NATO has abandoned us: On Friday, Ukrainian President Volodymyr Zelenskiy promised to stay in Kyiv as his army fought Russian invaders marching near the city in the worst offensive on a European country since WWII.
Following President Vladimir Putin’s declaration of war, Russia began an invasion by land, air, and sea on Thursday. As explosions and gunfire shook major cities, an estimated 100,000 people fled. Hundreds of people have been slain, according to reports.
According to US and Ukrainian officials, Russia is attempting to seize Kyiv and destabilize the administration, which Putin perceives as a puppet of the US. As they pushed along the quickest route from Belarus to Kyiv, Russian soldiers captured the Chernobyl former nuclear power facility north of Kyiv.
“(The) enemy has marked me down as the number one target,” Zelenskiy warned in a video message as heavy fighting was reported on multiple fronts. “My family is the number two target. They want to destroy Ukraine politically by destroying the head of state.”
“I will stay in the capital. My family is also in Ukraine.”
- Zelenskiy says he is Russia’s “number one target”
- Russian forces seize Chernobyl plant, advance on Kyiv
- U.S., EU announce new wave of sanctions
- Oil price soars as much as $2 per barrel
Putin claims that Russia is conducting “a special military operation” to prevent the Ukrainian government from committing genocide against its own people, a charge that the West dismisses. He also claims that Ukraine is an illegal state whose territory is traditionally Russian.
“To the best of my knowledge, President Zelenskiy remains in Ukraine at his job,” US Secretary of State Antony Blinken told CBS. “Of course, we’re concerned for the safety of all of our friends in Ukraine – government officials and others.”
Ukraine, a sovereign country of 44 million people, declared independence when the Soviet Union fell apart and has recently ramped up attempts to join NATO and the European Union, objectives that enrage Moscow.
On top of sanctions imposed earlier this week, the United States, the United Kingdom, Japan, Canada, Australia, and the European Union imposed new ones on Moscow, including Germany’s decision to block an $11 billion gas pipeline from Russia.
Josep Borrell, the EU’s foreign policy leader, called the bloc’s actions “the strongest package of penalties we have ever undertaken.”
China has been chastised for refusing to term Russia’s invasion an invasion.
“Any nation that countenances Russia’s shameless aggression against Ukraine will be tainted by association,” stated US President Joe Biden addressing reporters at the White House. He remained tight-lipped on China’s position.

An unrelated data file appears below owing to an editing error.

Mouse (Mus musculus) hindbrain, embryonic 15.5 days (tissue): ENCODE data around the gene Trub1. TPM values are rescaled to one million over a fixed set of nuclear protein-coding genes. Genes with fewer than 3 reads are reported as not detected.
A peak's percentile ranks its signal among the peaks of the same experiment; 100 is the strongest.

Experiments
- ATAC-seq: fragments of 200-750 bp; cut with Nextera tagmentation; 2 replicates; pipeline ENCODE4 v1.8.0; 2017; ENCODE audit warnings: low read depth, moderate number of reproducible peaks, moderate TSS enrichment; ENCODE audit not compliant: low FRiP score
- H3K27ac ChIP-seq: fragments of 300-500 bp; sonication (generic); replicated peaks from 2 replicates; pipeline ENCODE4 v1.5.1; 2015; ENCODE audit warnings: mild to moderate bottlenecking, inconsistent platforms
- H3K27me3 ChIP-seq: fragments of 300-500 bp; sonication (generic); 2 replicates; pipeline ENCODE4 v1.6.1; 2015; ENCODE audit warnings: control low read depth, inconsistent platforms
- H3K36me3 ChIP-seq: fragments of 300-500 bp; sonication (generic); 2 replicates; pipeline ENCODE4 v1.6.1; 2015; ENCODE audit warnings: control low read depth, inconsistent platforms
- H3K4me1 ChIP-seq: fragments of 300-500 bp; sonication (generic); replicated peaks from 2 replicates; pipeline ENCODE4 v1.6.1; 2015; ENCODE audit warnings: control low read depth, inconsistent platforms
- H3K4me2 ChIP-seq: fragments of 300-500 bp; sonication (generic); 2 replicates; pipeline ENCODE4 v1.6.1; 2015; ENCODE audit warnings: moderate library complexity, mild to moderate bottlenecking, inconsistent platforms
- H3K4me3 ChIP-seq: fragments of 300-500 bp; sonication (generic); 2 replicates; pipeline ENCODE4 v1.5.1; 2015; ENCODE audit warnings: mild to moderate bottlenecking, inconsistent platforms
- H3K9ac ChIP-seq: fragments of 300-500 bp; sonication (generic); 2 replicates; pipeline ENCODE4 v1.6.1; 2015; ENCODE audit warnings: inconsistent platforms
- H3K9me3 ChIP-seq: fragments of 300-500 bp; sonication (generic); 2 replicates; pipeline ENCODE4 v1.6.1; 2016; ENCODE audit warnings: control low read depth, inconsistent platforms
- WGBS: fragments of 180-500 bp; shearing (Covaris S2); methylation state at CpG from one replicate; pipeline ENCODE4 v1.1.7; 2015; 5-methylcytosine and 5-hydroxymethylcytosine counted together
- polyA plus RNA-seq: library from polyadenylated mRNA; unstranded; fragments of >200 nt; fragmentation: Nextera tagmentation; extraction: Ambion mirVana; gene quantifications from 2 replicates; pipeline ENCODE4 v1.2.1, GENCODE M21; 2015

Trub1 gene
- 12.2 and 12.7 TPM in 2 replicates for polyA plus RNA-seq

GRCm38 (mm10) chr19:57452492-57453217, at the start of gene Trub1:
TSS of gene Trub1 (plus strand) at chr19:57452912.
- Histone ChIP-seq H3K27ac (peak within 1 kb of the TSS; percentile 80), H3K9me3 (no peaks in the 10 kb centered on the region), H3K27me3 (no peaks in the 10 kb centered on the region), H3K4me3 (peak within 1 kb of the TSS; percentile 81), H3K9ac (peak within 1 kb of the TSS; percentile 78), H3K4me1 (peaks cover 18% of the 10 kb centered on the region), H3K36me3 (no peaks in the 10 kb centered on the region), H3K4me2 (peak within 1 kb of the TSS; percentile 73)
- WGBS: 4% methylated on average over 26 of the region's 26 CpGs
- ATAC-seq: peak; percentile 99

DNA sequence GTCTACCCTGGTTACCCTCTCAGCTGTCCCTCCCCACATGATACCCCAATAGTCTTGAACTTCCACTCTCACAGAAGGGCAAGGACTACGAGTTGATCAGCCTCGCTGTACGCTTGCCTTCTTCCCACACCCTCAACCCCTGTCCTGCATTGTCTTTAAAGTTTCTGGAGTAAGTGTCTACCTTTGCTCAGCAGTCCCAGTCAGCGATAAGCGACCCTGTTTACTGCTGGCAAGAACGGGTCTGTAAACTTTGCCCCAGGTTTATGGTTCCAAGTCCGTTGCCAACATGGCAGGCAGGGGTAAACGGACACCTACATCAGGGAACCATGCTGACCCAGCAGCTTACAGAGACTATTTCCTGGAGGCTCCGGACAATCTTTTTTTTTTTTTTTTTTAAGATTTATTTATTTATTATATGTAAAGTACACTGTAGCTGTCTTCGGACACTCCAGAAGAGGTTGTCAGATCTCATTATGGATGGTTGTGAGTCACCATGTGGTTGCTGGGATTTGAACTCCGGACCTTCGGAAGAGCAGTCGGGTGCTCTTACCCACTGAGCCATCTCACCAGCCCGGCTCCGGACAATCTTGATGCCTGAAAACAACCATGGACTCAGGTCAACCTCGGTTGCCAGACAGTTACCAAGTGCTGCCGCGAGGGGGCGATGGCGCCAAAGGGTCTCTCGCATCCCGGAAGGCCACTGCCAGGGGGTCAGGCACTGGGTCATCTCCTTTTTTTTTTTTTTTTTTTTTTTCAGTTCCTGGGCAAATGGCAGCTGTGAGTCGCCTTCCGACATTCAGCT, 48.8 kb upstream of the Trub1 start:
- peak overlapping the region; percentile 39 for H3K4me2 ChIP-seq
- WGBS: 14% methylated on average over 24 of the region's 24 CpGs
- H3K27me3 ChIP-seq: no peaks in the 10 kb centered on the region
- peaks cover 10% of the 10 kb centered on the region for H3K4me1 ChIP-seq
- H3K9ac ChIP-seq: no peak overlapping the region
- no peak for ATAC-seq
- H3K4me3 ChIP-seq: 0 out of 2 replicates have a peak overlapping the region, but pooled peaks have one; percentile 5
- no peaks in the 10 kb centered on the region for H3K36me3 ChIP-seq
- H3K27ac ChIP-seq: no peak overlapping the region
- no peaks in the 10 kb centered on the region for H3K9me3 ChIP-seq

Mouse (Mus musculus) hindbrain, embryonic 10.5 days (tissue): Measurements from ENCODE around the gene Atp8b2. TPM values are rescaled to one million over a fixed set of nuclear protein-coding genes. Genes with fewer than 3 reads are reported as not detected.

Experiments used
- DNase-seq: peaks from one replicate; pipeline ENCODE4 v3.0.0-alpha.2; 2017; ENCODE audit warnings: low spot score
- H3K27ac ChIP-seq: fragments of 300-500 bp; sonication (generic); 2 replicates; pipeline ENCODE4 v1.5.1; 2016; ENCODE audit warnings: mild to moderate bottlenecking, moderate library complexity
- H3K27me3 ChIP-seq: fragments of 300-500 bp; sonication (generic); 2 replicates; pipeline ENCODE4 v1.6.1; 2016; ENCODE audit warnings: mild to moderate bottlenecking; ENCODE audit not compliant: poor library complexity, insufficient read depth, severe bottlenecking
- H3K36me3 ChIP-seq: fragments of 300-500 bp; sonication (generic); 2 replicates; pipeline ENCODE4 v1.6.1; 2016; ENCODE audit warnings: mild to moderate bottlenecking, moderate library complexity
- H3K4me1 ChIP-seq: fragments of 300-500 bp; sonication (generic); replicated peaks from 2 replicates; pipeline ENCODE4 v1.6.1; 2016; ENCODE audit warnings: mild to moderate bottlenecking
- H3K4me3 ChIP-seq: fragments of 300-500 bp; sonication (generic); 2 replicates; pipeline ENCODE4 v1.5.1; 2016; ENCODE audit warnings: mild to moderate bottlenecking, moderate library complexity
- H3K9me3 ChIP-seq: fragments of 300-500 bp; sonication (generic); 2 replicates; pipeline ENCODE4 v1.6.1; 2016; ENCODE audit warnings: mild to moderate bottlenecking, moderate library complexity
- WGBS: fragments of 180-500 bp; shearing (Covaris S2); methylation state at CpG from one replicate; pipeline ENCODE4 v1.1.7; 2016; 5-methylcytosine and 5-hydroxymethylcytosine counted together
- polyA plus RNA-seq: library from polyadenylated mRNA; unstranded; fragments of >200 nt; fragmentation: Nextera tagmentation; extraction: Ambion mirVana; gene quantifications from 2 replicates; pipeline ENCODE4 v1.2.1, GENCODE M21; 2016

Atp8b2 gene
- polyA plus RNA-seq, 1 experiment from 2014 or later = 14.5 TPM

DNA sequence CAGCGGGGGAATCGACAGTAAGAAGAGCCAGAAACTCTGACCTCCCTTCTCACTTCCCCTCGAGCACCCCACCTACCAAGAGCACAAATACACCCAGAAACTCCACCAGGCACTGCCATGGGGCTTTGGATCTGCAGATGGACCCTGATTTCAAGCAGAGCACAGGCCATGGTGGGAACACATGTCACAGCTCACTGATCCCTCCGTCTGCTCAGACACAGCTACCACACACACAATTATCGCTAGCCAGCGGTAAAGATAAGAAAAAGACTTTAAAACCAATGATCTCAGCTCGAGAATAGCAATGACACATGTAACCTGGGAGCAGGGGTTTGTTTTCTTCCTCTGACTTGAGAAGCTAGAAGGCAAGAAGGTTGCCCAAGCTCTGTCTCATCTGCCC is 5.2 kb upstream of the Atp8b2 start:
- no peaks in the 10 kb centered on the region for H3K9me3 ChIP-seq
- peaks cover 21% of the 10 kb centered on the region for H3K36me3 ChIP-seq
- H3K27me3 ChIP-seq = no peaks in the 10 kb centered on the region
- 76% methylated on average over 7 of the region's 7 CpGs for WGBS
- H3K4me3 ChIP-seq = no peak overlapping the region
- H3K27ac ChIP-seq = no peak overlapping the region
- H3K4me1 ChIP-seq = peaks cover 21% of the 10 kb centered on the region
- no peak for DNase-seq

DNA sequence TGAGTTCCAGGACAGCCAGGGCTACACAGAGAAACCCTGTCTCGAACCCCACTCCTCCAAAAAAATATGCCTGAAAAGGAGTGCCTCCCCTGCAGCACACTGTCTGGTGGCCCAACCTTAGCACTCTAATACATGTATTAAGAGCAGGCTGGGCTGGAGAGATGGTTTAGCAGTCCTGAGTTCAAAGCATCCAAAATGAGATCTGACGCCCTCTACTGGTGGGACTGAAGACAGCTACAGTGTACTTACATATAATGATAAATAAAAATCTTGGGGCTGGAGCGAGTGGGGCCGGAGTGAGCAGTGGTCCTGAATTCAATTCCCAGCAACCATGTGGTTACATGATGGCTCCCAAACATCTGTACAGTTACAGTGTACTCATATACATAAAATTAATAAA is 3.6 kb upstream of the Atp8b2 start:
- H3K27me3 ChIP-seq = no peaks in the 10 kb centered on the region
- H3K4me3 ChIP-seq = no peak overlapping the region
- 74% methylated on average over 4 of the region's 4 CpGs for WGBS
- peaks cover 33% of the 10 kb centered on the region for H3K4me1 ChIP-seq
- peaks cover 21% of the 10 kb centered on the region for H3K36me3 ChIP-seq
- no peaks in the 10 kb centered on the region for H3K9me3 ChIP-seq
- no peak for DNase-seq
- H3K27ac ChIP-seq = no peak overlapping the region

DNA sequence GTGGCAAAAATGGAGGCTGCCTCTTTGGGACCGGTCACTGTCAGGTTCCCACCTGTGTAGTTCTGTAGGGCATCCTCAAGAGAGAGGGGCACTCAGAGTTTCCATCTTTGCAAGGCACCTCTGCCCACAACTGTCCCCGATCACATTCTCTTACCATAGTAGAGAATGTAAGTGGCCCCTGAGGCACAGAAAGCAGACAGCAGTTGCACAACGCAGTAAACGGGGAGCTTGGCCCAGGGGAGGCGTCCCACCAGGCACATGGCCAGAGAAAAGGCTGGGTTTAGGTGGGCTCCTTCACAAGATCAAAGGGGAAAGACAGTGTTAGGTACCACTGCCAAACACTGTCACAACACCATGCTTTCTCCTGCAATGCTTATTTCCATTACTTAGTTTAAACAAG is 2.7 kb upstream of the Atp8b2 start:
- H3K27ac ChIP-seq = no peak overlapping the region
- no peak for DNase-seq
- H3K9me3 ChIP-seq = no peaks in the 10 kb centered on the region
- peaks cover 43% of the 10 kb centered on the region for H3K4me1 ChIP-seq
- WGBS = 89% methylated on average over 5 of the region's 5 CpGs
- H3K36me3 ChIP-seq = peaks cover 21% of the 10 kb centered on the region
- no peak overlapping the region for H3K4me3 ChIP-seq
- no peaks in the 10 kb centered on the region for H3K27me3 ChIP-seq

Russia is one of the world’s largest energy producers, and it, along with Ukraine, is a major grain exporter. Sanctions and war will wreak havoc on economies all around the world.
Oil prices jumped as much as $2 per barrel on Friday as investors anticipated the impact of trade penalties against Russia, the world’s largest oil supplier.
On worries of grain supply interruptions from the important Black Sea area, U.S. wheat futures touched their highest level in nearly 14 years, corn stayed at an eight-month high, and soybeans rallied.
Airlines were also affected, with Japan Airlines (9201.T) canceling a trip to Moscow on Thursday evening and Britain restricting its airspace to Russian airlines.
The Ukrainian Military
According to Zelenskiy, 137 soldiers and civilians were killed in the conflict, with hundreds more injured. At least 70 people were murdered, according to Ukrainian officials.
According to Anton Herashchenko, an assistant to the interior minister, Ukrainian troops shot down an aircraft above Kyiv early Friday, which subsequently fell into a residential structure and caught fire. It wasn’t obvious whether the plane was manned.
According to the border guard agency, a missile hit a Ukrainian border post in the southern district of Zaporizhzhya, killing and wounding three guards.
The US and other NATO nations have given military supplies to Ukraine, but no soldiers have been dispatched for fear of igniting a larger European conflict.
Dmytro Kuleba, Ukraine’s foreign minister, called for “additional armaments to continue fighting… the quantity of tanks, armored vehicles, planes, and helicopters that Russia hurled onto Ukraine is incomprehensible.”
Chernobyl, about 90 kilometers (60 miles) north of Kyiv, was taken over by unidentified troops who disarmed a Ukrainian military unit defending the power plant, according to Ukraine’s official nuclear regulator.
There had been no injuries, nothing had been damaged, and radiation levels had remained steady, according to the report. It notified the International Atomic Energy Agency that control of the plant had been lost.